Monterey, California, used to be an epicenter in the West Coast commercial fishing industry. These days, it’s still a working port, but many visitors know more about Steinbeck than Market Squid deliveries. And the city’s waterfront is full of restaurants serving shrimp and tilapia imported from China. And it’s not the only place doing so.
Many small ports around the United States have fallen into disrepair as more Americans consume imported, often farmed seafood. But there’s also an evolution taking place in commercial fishing in some small port towns that might just create more diverse, robust economies.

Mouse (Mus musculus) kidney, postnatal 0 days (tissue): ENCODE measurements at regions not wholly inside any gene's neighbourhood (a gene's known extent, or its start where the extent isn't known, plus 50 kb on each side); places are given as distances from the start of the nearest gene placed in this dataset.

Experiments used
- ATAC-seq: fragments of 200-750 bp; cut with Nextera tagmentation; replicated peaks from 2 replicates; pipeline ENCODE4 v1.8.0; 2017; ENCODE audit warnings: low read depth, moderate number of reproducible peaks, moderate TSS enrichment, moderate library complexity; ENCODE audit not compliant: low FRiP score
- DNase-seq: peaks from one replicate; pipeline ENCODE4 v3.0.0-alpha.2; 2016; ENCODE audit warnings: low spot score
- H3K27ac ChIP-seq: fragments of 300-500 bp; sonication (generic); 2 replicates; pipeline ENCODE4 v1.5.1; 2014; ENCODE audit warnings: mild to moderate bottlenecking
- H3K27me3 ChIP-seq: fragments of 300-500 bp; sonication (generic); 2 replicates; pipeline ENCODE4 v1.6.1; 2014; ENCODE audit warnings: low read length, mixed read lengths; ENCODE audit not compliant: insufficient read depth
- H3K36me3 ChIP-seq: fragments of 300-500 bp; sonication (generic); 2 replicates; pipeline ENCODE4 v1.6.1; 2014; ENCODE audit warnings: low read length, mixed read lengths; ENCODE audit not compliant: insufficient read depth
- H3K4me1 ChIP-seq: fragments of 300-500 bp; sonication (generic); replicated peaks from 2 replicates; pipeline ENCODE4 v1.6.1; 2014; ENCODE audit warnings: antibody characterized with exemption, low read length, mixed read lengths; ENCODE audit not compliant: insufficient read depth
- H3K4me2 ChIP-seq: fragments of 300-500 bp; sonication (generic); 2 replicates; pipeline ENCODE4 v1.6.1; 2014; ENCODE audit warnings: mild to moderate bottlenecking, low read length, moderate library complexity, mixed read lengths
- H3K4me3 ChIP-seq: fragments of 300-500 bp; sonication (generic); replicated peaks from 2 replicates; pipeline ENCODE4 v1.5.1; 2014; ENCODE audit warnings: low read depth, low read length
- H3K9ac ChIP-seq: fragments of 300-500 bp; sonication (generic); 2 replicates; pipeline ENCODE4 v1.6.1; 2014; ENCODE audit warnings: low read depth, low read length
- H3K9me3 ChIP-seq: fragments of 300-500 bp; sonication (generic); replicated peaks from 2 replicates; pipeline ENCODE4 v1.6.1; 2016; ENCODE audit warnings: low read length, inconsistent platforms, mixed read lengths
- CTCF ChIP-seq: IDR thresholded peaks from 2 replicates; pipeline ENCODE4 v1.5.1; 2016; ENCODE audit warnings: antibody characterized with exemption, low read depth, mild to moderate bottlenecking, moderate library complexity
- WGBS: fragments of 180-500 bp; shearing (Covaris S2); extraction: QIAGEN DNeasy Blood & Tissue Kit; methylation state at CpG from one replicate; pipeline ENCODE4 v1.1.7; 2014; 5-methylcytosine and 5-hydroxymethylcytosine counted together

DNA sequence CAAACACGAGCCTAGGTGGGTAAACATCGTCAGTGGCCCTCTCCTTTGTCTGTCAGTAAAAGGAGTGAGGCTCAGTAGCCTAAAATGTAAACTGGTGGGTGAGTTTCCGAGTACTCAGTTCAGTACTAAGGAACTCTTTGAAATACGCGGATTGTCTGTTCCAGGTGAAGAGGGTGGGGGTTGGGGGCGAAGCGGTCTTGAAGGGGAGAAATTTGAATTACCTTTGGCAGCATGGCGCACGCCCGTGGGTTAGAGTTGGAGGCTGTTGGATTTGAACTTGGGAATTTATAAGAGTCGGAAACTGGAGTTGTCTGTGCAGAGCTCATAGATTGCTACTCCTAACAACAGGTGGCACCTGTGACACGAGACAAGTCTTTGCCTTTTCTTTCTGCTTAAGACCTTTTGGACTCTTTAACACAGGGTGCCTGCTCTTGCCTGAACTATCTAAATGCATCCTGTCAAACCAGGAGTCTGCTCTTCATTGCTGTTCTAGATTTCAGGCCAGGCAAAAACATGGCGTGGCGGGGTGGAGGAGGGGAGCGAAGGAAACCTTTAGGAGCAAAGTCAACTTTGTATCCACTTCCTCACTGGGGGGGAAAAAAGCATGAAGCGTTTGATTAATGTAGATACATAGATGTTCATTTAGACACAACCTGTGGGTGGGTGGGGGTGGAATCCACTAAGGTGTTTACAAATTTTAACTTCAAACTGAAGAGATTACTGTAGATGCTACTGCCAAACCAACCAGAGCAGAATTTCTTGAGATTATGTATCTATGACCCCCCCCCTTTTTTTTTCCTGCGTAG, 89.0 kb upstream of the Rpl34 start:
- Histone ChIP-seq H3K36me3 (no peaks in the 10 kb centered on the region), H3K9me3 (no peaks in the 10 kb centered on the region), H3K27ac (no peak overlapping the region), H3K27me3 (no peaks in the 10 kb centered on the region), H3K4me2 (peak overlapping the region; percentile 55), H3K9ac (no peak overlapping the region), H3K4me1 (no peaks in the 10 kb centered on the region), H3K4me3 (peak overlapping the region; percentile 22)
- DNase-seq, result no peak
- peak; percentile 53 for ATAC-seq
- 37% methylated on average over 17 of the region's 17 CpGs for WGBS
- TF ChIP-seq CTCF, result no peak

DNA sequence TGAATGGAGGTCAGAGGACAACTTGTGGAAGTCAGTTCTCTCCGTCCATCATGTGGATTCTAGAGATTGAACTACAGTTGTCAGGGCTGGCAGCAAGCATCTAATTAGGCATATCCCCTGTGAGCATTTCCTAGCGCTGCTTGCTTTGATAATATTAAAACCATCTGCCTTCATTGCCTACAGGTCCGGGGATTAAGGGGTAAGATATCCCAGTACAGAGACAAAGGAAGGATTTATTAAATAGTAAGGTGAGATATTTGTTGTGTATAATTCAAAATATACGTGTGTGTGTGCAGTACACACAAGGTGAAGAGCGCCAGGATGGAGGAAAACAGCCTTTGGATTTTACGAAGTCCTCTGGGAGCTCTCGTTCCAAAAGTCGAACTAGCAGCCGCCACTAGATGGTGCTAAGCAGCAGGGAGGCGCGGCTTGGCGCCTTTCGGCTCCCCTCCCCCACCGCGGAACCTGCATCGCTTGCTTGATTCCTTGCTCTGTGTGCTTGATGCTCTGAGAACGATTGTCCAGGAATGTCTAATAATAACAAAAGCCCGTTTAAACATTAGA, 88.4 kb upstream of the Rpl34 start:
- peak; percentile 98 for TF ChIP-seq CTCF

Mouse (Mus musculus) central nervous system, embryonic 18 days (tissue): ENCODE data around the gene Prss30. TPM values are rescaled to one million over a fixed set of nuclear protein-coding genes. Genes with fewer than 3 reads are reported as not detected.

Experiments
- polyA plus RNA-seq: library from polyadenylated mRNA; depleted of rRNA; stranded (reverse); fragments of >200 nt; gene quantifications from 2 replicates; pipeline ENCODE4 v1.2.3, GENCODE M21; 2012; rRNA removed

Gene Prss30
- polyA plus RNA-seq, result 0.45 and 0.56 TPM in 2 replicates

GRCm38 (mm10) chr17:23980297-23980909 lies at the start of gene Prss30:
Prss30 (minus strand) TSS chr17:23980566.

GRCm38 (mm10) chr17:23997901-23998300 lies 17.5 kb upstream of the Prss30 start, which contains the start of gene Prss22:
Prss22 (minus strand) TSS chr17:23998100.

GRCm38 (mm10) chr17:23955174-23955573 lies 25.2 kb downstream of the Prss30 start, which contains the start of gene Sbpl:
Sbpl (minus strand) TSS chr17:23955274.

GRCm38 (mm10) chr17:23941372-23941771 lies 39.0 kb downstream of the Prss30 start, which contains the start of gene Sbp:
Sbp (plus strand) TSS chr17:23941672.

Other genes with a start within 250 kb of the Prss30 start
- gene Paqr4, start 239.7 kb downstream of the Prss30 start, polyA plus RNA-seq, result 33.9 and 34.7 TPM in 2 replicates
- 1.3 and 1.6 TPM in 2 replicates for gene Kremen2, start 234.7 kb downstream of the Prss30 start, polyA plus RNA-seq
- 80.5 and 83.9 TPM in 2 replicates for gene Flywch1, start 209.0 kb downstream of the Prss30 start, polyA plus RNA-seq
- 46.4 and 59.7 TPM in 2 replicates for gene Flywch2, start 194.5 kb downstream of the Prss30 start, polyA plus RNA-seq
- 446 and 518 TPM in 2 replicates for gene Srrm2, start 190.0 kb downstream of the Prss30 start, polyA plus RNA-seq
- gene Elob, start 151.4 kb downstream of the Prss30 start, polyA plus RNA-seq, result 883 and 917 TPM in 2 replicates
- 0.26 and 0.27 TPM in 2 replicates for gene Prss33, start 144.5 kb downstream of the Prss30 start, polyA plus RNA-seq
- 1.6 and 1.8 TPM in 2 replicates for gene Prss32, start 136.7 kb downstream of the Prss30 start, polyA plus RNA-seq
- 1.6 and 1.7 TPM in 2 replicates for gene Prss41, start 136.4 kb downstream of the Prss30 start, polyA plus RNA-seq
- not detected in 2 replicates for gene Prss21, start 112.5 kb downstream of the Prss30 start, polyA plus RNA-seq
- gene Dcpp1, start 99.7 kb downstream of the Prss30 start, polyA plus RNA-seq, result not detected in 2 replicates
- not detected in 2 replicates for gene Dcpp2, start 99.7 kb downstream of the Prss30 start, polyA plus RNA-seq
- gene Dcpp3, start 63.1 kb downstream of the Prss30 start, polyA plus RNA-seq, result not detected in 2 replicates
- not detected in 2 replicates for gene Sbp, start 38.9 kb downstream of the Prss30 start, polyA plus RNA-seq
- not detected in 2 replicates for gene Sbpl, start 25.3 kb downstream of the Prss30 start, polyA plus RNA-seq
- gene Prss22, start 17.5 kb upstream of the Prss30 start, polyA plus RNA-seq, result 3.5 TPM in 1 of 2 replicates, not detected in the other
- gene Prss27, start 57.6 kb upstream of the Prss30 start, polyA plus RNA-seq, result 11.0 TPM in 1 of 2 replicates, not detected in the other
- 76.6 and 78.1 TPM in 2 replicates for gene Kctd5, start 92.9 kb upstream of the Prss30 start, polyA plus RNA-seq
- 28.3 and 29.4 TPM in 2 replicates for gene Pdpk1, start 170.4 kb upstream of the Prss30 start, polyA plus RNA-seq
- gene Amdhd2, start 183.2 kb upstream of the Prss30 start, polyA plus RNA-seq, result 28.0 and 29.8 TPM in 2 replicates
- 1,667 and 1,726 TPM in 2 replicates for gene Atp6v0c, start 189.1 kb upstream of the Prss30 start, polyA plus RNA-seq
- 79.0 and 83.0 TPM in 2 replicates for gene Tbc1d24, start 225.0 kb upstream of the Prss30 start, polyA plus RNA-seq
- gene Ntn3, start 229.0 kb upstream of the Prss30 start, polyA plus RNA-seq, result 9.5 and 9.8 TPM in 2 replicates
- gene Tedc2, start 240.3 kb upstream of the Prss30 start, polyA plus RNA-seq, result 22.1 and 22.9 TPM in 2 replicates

Cities up and down the West Coast once relied heavily on local “groundfish,” such as rockfish, sand dabs, and petrale sole. But the groundfish fishery saw a dramatic decline by 2000, and although many of the fish themselves have come back, the industry hasn’t recovered. Now, a public-private partnership is working to bring access to local fish in small port communities. And it’s a change that could benefit fishermen and women and the environment, and help small port towns rebuild more robust, stable, and diversified economies.